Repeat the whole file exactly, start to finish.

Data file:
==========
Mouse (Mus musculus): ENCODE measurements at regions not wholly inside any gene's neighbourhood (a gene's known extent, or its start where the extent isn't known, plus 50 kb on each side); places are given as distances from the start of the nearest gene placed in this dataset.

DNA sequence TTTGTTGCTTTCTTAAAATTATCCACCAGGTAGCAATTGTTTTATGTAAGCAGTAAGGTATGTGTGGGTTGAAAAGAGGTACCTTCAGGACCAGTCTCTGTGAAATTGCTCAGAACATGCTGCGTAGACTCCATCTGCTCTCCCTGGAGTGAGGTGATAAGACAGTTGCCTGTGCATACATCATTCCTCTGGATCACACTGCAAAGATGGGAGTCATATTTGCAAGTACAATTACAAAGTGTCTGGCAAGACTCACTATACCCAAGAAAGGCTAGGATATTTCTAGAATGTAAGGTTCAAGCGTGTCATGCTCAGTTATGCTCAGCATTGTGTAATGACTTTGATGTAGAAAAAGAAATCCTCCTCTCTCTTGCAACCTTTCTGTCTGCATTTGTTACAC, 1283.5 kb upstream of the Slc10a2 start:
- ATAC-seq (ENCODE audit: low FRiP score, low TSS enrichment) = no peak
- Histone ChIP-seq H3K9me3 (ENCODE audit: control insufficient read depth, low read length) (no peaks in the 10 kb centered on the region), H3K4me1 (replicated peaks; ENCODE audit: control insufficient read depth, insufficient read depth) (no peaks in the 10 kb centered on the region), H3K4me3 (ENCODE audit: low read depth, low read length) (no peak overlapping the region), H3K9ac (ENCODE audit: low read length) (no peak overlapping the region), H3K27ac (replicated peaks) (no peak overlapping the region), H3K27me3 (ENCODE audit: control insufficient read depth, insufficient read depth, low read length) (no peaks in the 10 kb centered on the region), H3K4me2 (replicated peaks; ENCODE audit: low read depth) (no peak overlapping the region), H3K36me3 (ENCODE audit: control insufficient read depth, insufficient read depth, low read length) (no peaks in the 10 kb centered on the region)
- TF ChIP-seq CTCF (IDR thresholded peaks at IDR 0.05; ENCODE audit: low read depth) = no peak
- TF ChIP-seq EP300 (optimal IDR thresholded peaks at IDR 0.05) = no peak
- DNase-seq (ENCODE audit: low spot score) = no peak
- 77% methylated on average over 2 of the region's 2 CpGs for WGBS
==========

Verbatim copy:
Mouse (Mus musculus): ENCODE measurements at regions not wholly inside any gene's neighbourhood (a gene's known extent, or its start where the extent isn't known, plus 50 kb on each side); places are given as distances from the start of the nearest gene placed in this dataset.

DNA sequence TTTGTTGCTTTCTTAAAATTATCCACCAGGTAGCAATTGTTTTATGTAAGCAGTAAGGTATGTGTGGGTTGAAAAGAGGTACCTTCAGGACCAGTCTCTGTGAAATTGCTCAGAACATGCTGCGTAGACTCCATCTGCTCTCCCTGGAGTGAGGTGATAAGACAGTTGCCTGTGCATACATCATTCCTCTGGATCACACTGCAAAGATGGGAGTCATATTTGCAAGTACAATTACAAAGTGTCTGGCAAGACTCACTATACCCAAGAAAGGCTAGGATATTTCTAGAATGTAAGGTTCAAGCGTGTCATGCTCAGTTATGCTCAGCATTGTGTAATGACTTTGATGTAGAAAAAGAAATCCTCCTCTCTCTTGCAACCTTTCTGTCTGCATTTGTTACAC, 1283.5 kb upstream of the Slc10a2 start:
- ATAC-seq (ENCODE audit: low FRiP score, low TSS enrichment) = no peak
- Histone ChIP-seq H3K9me3 (ENCODE audit: control insufficient read depth, low read length) (no peaks in the 10 kb centered on the region), H3K4me1 (replicated peaks; ENCODE audit: control insufficient read depth, insufficient read depth) (no peaks in the 10 kb centered on the region), H3K4me3 (ENCODE audit: low read depth, low read length) (no peak overlapping the region), H3K9ac (ENCODE audit: low read length) (no peak overlapping the region), H3K27ac (replicated peaks) (no peak overlapping the region), H3K27me3 (ENCODE audit: control insufficient read depth, insufficient read depth, low read length) (no peaks in the 10 kb centered on the region), H3K4me2 (replicated peaks; ENCODE audit: low read depth) (no peak overlapping the region), H3K36me3 (ENCODE audit: control insufficient read depth, insufficient read depth, low read length) (no peaks in the 10 kb centered on the region)
- TF ChIP-seq CTCF (IDR thresholded peaks at IDR 0.05; ENCODE audit: low read depth) = no peak
- TF ChIP-seq EP300 (optimal IDR thresholded peaks at IDR 0.05) = no peak
- DNase-seq (ENCODE audit: low spot score) = no peak
- 77% methylated on average over 2 of the region's 2 CpGs for WGBS